Out of the garage I am getting the admin stuff organised. I’ve got my “Go Racing” pack from the MSA and booked my ARDS test at Combe and even passed my medical. I’ve also joined the new Castle Combe Racing Club and entered the first race. Its all getting very exciting now and I’m looking forward to March. However there is also a part of me that is a bit nervous at the prospect of being on a track with another 30 odd cars all fighting for the same bit of tarmac, I didn’t have that problem at Colerne!
So all being well next month we’ll be ready for the first race of the season.
The goal is to get the car ready for the Silverstone trackday on the 10th of February and I still have a number of items on my now famous list that need doing. On the plus side the car is starting to look like a race car but it is still missing some vital parts. One of which being the shocks, luckily Nitron call just before the end of January to let me know that my shocks are ready for collection. A quick trip to Whitney and I’m the proud owner of nice set of very posh looking shocks, it’s almost a shame to fit them to the car. Alas that is what I bought them for so I set about putting them on the car which went reasonably smoothly for a change. With the shocks on we put the body work on and roll it out of the garage for the first time in almost 3 months. It was a bit of a special occasion to see it in the daylight again after all our hard work.
With all the fluids back in the car I am keen to make sure all the new dials work on the new dashboard. I start the car and the rev counter refuses to move, darn! however all the others are working perfectly so I guess 2 out of 3 isn’t bad. I give Elliot Design a call and explain the problem, they are pretty sure they know what the problem is and ask me to send it back. Fair play to Elliot as I had had the new tacho back within 2 days and back on the car. I push the starter button and the rev counter….well at this point I want to say it bursts into life…however although it does move it only goes upto 3000rpm then it stops. Back on the phone to Elliot who are very apologetic, more discussion we discover that the coils on my engine might be the problem as they are a high power version. Elliot despatch a brand new tacho to me that will hopefully work with my coils. It arrives on Saturday morning and I am crossing everything in anticipation that this one will work. I get it fitted into the car and this time run a dedicated wire from the coil to it instead of using the ECU triggers just to be sure. I punch the starter …. what happens? the engine refuses to start! Argh!!! I must have upset someone in a past life. I take the plugs out which are soaked, I gamble that it could be plugs and pop down to my local bike shop to find they have just sold the last of the plugs I need….I am sure you’ve had one of these days as well. I order a new set plugs so I can get the engine started and test this tacho before Silverstone, which is now less that 5 days away.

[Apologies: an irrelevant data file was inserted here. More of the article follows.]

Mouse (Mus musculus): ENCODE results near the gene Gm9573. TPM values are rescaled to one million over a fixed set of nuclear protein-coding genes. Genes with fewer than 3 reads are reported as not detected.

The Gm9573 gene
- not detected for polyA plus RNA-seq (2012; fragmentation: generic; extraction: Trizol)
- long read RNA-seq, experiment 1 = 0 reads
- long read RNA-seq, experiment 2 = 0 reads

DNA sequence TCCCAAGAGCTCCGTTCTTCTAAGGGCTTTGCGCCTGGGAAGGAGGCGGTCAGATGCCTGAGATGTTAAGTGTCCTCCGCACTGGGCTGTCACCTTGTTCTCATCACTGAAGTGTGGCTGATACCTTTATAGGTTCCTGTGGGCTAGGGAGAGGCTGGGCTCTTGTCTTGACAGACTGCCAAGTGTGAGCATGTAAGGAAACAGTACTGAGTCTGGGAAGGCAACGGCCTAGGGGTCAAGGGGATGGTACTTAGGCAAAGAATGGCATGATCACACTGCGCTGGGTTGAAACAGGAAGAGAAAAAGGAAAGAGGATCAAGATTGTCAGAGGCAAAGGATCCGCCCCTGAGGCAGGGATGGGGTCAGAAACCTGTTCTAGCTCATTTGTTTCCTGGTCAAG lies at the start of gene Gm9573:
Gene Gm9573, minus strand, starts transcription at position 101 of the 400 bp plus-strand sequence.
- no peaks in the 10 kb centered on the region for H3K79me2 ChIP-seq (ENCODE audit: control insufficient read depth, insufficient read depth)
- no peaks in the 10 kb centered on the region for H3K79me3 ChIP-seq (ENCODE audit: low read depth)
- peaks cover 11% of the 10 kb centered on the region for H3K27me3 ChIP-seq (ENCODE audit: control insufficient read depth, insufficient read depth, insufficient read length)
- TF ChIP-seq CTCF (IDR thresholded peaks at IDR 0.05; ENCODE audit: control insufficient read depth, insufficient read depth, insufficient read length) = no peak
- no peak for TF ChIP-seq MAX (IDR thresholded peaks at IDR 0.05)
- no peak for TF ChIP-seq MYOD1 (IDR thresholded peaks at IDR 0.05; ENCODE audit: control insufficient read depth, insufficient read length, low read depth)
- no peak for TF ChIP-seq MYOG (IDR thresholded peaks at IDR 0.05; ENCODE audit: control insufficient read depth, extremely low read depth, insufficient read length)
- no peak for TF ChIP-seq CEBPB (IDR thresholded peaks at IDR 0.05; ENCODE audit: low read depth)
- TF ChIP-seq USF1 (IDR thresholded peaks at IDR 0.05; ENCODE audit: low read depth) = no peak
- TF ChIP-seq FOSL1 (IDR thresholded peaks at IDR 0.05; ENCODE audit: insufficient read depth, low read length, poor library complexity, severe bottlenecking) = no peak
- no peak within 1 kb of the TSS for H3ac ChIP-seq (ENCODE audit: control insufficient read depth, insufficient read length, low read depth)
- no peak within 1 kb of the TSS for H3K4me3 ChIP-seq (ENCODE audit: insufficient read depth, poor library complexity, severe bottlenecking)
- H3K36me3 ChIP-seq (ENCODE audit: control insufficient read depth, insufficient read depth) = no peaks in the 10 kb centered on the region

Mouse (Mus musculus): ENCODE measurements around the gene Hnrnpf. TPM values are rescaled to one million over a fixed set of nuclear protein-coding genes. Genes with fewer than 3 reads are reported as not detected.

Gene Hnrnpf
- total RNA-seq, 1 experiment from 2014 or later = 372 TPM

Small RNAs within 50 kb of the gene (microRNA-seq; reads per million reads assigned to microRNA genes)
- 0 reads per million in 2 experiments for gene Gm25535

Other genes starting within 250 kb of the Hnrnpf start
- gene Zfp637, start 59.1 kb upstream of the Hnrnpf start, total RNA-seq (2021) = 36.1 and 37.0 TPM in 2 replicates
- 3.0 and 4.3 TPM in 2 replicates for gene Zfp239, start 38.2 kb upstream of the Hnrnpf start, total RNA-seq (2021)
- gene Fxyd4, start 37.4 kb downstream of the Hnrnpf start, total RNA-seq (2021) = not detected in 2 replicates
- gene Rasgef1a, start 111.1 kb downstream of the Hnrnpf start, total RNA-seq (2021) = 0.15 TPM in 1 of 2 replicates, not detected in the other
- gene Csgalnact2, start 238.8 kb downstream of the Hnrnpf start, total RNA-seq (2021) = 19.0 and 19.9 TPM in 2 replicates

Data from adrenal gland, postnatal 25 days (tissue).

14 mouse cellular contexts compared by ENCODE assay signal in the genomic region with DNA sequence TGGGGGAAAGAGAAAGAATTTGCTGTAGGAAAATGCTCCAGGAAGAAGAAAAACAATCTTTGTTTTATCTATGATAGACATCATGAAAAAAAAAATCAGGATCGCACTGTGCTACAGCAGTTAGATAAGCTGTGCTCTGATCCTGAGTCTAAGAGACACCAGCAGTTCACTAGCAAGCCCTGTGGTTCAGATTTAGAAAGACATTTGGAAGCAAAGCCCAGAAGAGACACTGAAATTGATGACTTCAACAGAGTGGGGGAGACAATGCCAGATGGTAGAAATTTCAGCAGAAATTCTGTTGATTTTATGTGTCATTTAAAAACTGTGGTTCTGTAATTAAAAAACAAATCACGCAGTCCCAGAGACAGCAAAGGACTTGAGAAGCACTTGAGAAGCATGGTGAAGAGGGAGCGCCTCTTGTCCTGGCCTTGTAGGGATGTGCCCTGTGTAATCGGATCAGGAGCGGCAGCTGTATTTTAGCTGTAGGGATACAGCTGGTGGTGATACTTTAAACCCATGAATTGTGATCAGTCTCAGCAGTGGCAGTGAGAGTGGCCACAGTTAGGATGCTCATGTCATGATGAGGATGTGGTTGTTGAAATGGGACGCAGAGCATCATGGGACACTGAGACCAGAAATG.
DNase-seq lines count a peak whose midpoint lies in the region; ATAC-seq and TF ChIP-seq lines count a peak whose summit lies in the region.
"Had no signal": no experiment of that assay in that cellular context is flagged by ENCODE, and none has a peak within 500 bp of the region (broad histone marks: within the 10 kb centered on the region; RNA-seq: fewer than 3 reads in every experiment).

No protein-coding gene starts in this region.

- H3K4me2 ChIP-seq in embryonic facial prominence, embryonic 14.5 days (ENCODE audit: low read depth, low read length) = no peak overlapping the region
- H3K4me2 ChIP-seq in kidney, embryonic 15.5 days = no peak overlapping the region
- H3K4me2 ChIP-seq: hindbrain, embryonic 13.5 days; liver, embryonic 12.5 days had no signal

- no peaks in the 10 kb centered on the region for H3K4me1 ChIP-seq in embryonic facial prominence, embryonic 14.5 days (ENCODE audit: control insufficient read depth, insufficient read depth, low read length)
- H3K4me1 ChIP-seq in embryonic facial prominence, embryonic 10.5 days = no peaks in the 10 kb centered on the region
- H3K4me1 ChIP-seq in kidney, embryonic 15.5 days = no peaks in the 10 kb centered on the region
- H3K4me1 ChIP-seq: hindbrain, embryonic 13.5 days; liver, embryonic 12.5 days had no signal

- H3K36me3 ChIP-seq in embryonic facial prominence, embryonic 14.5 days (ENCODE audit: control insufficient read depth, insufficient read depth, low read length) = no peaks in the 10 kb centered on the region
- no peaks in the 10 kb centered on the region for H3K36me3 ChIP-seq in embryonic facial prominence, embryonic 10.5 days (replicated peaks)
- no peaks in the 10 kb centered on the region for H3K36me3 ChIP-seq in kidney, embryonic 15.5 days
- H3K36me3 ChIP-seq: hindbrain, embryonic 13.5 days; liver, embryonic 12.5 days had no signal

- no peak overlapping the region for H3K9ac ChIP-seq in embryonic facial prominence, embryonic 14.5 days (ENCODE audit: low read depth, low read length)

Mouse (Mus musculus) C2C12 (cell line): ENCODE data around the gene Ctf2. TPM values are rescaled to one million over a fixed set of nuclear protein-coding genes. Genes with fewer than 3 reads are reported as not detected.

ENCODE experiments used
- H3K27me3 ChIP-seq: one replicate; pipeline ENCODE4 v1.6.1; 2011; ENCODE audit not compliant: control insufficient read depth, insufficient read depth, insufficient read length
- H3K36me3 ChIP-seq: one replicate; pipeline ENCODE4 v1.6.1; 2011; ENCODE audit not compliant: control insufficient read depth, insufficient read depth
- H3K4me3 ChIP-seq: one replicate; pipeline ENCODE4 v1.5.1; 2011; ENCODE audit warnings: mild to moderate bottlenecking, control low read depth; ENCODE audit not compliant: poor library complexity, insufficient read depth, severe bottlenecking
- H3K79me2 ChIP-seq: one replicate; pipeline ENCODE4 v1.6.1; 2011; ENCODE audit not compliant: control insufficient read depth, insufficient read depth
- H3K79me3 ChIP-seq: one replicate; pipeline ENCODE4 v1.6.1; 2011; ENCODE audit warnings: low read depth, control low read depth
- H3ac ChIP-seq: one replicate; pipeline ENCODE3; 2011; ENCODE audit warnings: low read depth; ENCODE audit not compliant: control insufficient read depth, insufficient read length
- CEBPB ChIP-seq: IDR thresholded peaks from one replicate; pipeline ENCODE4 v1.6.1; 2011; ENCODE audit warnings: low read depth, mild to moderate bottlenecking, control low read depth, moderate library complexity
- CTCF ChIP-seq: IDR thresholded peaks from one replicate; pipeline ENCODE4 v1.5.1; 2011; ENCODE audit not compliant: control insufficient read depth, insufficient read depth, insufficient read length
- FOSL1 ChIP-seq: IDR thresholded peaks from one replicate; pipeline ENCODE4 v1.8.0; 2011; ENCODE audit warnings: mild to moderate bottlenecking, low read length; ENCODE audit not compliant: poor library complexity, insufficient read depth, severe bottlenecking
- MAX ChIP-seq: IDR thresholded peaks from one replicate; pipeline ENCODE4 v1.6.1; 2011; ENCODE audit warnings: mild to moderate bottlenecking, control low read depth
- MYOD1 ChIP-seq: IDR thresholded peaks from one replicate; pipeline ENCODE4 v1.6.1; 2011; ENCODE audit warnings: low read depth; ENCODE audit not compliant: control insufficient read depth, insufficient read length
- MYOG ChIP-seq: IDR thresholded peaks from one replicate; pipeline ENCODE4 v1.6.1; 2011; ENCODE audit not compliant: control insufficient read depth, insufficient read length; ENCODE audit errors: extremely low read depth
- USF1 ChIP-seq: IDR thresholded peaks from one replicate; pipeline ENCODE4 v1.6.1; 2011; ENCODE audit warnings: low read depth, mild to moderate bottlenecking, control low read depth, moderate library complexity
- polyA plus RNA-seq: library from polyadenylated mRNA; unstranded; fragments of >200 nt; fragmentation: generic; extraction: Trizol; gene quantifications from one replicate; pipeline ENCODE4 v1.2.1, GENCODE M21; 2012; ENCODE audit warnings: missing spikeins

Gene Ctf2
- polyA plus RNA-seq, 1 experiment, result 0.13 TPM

One of the last things to do is to setup the car’s suspension. As luck would have it there is a small motorsport company based less than 2 miles from my door step. With a quick phone call to Neil Cox at Corinium Motorsport I was booked in. Justin and I get the car loaded up on the trailer and I cart it to the other side of town to Neil’s. Neil runs a couple of Radical SR3’s so is no stranger to Radicals and their quirks. The car is booked in for the day and I hang around to help out and learn what I can from Neil. Neil starts by doing a complete check of the car, while doing this he discovers a ¼” hair line crack in one of the rear shock mounts, probably the result of a off in the cars previous life. A good catch by Neil, I hate to think what would have happened if that had let go on track! Neil sets about repairing the mount and also reinforcing the other side “just in case” this of course delays the setup of the car. We run into a second day working on the car but things are starting to come together, by lunchtime the car is done! I am able to notice a difference just by pushing the car around, I can’t wait to try it on track.
The new plugs arrive on the Tuesday and I get them fitted. Crossing my fingers as I press the starter button. The engine exploded into life, in my excitement I fail to notice the tacho also bursting into life. I get some heat into the engine and give it a couple of blips to make sure the tacho goes over 3k rpm and it does…result! Thanks to Elliot for some great customer service!! Ok, we are ready for Silverstone….I can’t wait.